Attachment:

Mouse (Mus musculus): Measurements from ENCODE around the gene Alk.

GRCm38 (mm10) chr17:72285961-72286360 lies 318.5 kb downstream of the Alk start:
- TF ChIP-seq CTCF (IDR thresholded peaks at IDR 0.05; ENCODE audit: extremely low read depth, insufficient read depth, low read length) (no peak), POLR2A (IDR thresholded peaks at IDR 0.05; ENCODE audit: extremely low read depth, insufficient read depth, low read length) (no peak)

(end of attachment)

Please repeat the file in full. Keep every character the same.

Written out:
Mouse (Mus musculus): Measurements from ENCODE around the gene Alk.

GRCm38 (mm10) chr17:72285961-72286360 lies 318.5 kb downstream of the Alk start:
- TF ChIP-seq CTCF (IDR thresholded peaks at IDR 0.05; ENCODE audit: extremely low read depth, insufficient read depth, low read length) (no peak), POLR2A (IDR thresholded peaks at IDR 0.05; ENCODE audit: extremely low read depth, insufficient read depth, low read length) (no peak)